When the Labor Day barbecues end and Detroit’s autoworkers return to the factories after a long weekend in early September, representatives of the United Auto Workers and the Detroit Three automakers will begin negotiating new labor contracts.
Before negotiations begin, however, lawyers from both sides will spend the months leading up to the bargaining sessions poring over the current contracts to determine their respective goals.
‘The two-tiered wage system is easy to get into and difficult to get out of. Essentially, it’s an embarrassment to unions.’
—Gary Chaison, professor of industrial relations at Clark University
“And then there’s Labor Day and the unions march all over the place. But after that, the negotiators come back to the table and start pulling all-nighters,” said Kristin Dziczek, a director at the Center for Automotive Research in Ann Arbor, Michigan.
The two-tier wage system in place at Ford Motor Co., General Motors Co. and Fiat Chrysler Automobiles — collectively known as the Detroit Three — is expected to be a major focus of those talks. The upcoming contracts will take the place of the deals agreed upon in 2007, which installed the two-tier wage system.
In that system senior employees are entitled to a higher hourly wage with benefits. Entry-level workers earn a lower — sometimes significantly so — hourly wage for the same job. As a result, the system can lead to unrest among a company’s workforce.
Origins of the Two Tiers
The two-tier wage system was first implemented in the United States in 1983 by American Airlines Inc. During the early 1980s, a period of widespread deindustrialization in North America, and concession bargaining often led to such compensation agreements, according to a 2012 report by Michael Mac Neil, associate professor of labor studies at Carleton University in Ottawa, Ontario.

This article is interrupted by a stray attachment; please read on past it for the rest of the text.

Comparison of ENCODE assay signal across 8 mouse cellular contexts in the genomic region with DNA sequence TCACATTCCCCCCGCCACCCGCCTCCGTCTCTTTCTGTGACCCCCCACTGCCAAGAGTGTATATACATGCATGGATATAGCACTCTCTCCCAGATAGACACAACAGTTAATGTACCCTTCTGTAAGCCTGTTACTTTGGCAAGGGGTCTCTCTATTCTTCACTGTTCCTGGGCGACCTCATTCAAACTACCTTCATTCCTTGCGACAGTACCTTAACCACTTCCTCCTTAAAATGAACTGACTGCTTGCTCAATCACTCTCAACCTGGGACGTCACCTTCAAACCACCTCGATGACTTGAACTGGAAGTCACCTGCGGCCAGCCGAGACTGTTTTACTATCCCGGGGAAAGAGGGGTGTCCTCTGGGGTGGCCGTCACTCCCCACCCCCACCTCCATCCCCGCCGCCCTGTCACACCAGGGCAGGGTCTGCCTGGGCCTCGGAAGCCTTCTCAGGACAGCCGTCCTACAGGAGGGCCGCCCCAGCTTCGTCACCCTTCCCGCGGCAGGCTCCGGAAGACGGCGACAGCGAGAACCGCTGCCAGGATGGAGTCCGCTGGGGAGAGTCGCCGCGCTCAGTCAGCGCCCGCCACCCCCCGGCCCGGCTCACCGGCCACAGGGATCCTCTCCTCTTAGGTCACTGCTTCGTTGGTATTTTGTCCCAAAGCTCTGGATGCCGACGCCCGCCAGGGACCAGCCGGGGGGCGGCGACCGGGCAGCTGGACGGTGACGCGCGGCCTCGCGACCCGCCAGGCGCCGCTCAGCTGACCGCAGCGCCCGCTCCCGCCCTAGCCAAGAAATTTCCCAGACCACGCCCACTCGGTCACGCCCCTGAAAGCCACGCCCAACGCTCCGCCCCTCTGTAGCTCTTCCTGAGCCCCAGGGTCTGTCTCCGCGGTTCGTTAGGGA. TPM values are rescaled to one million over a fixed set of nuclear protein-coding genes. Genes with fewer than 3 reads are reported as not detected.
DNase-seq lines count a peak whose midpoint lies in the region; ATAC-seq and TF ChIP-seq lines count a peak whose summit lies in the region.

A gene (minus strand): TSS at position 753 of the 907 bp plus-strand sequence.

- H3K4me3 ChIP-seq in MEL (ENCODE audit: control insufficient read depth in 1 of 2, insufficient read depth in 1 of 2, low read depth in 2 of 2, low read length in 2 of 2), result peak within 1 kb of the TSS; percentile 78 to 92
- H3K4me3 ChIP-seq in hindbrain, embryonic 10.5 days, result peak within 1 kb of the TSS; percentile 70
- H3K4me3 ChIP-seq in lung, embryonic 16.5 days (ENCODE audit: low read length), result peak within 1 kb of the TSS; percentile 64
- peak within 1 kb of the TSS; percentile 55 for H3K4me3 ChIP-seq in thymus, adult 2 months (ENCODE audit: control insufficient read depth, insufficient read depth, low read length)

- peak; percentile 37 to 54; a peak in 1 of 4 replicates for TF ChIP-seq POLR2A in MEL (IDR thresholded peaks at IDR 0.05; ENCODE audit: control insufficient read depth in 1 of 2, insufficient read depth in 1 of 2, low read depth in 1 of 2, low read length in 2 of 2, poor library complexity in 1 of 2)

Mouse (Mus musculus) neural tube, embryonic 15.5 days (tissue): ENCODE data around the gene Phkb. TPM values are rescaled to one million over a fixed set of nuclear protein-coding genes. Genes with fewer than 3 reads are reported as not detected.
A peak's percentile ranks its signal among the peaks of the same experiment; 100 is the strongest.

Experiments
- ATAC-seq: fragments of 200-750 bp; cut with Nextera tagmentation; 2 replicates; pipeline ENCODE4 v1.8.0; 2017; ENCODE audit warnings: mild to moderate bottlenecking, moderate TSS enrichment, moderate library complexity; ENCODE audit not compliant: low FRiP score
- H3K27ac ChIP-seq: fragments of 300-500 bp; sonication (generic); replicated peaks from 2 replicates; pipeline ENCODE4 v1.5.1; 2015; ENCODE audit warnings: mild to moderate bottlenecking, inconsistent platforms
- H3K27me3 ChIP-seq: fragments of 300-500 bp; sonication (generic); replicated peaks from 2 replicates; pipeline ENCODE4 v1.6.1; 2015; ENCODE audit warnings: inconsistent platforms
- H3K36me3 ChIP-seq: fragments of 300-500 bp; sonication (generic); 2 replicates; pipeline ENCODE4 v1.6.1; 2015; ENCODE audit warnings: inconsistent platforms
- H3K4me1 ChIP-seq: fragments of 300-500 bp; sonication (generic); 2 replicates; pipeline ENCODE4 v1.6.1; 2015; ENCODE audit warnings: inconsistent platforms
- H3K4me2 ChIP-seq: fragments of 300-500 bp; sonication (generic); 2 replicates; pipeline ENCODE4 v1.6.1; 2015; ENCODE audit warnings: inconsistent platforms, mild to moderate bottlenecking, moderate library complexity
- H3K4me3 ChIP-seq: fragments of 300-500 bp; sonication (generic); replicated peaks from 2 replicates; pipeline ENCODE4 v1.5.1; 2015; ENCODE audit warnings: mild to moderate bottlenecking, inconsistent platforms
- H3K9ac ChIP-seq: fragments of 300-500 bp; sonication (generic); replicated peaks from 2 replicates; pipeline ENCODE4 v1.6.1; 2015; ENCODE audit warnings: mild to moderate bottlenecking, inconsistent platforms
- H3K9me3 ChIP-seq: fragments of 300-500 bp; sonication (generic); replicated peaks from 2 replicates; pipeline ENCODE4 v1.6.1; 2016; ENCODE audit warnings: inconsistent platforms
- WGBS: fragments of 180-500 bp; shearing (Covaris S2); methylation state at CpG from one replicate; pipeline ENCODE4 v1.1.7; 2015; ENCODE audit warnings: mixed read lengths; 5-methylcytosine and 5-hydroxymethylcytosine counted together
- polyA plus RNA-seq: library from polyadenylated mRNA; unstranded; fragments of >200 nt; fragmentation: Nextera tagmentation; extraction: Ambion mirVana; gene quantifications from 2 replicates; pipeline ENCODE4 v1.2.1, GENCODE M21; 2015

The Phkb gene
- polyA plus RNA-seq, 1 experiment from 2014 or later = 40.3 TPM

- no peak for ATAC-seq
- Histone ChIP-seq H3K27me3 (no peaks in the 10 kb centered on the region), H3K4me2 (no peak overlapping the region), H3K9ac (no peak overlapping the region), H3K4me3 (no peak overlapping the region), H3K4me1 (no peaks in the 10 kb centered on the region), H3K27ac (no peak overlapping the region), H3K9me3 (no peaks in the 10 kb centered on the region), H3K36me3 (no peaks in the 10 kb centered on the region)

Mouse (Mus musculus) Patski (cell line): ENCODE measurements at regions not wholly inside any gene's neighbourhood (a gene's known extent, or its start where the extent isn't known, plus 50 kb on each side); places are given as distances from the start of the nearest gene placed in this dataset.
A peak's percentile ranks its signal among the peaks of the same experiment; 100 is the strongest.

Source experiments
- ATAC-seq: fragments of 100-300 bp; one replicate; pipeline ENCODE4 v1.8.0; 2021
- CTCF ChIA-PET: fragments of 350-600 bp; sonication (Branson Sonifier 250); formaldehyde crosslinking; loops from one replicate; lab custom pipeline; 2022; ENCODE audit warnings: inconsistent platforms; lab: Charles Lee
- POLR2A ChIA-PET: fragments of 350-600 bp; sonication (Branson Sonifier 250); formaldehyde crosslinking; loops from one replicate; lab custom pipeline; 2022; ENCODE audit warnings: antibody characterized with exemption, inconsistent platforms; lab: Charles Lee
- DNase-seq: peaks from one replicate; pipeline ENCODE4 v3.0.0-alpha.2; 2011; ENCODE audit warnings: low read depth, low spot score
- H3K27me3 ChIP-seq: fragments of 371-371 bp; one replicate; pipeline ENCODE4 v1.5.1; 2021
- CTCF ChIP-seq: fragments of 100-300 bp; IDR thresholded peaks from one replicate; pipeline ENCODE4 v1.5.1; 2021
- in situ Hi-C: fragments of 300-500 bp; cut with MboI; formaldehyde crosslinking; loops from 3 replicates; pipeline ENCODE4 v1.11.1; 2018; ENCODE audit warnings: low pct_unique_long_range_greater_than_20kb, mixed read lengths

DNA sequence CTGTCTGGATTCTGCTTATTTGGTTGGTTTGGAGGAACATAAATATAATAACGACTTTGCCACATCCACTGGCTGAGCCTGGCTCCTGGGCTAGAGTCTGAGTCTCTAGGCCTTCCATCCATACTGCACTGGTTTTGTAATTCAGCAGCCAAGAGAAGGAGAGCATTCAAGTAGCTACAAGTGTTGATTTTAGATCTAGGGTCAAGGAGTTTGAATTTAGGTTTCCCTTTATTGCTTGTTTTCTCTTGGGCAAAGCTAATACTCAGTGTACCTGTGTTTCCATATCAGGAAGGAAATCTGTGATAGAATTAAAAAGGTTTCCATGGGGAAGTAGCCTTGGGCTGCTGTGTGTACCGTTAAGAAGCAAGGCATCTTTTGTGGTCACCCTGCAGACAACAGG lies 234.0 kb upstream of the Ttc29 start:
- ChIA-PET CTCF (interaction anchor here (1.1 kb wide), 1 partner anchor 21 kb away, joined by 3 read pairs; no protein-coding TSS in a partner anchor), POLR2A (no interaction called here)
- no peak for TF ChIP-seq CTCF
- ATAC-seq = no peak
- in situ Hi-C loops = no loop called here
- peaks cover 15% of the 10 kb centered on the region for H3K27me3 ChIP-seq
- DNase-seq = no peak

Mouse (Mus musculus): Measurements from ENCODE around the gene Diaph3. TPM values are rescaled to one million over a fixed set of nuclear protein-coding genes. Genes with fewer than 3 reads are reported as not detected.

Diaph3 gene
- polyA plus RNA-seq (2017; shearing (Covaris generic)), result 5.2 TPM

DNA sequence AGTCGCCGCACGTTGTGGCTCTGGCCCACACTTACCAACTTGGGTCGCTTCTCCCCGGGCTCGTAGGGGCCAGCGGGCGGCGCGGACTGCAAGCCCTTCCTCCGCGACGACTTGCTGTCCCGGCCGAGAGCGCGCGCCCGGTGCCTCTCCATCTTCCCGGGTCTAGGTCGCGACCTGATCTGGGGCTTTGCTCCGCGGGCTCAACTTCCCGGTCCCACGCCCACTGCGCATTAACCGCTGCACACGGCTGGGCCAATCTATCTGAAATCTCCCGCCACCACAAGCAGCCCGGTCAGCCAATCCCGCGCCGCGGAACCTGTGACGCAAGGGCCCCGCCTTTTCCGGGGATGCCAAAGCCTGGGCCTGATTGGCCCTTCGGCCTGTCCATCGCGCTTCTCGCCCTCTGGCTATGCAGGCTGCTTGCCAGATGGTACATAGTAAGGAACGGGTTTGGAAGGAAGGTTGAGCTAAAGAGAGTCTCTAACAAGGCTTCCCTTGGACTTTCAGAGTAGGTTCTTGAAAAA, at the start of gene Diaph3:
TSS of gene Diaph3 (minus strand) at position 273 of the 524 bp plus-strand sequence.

The tiered wage agreements ranged across a variety of industries, with the airline industry pacts getting the most attention, and took diverse forms. Some applied almost universally to all job categories within an organization while others were more selective. Some pay structures were designed to be permanent, and others temporary. Some focused on wages only, and others delayed or reduced benefits as well, according to Mac Neil’s report.
The movement to eliminate two-tiered wages isalready underway. UAW members at a Lear plant in Hammond, Indiana, were mostly successful in getting rid of the pay structure in 2014. The Hammond Lear plant no longer has a two-tier wage system, but 130 low-seniority workers were moved to another nearby Lear factory with lower wages.
Before the UAW agreed to the tiered pay structure in 2007, the average worker cost GM about $79 per hour in wages and benefits. Today, that figure is down to about $59, largely because of the growing number of entry-level positions entering the system, Dziczek said. Typical entry-level workers at any of the Detroit Three plants earn a wage between $16 and $19 per hour, and workers in warehousing and distribution positions make about $15 to $18 per hour, she said.
One Down in Two-Tier Wage Debate
The push to end the two-tier wage system in Detroit Three auto plants may have gained momentum last September when Lear Corp. and its organized workforce voted to remove the structured pay system from its plant in Hammond, Indiana.